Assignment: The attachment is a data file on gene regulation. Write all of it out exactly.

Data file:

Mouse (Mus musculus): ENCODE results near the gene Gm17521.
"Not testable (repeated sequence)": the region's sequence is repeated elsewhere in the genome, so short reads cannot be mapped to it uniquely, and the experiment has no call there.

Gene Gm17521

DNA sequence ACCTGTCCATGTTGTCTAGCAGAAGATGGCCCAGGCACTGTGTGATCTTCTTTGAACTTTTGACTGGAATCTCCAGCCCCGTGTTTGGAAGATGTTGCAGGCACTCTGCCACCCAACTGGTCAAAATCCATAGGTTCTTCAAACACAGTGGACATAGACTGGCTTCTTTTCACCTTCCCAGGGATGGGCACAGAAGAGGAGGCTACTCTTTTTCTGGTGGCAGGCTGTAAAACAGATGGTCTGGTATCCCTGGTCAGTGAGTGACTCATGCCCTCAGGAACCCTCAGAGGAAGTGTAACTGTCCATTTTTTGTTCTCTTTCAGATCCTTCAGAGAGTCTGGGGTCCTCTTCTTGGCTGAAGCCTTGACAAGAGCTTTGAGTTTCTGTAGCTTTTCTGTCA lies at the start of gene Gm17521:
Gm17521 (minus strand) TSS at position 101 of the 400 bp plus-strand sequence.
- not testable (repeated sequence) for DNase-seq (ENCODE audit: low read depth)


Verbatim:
Mouse (Mus musculus): ENCODE results near the gene Gm17521.
"Not testable (repeated sequence)": the region's sequence is repeated elsewhere in the genome, so short reads cannot be mapped to it uniquely, and the experiment has no call there.

Gene Gm17521

DNA sequence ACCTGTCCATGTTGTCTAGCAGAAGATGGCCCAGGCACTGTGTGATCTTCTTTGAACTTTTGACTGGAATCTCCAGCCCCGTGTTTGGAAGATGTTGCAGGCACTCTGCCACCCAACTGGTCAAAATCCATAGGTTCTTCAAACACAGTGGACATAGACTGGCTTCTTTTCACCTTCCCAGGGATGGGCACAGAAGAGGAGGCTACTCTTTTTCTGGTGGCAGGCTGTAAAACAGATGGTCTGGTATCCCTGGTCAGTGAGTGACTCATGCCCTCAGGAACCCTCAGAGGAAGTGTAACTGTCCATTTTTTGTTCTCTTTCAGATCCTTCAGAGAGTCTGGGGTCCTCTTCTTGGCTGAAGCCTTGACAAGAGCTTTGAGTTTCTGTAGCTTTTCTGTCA lies at the start of gene Gm17521:
Gm17521 (minus strand) TSS at position 101 of the 400 bp plus-strand sequence.
- not testable (repeated sequence) for DNase-seq (ENCODE audit: low read depth)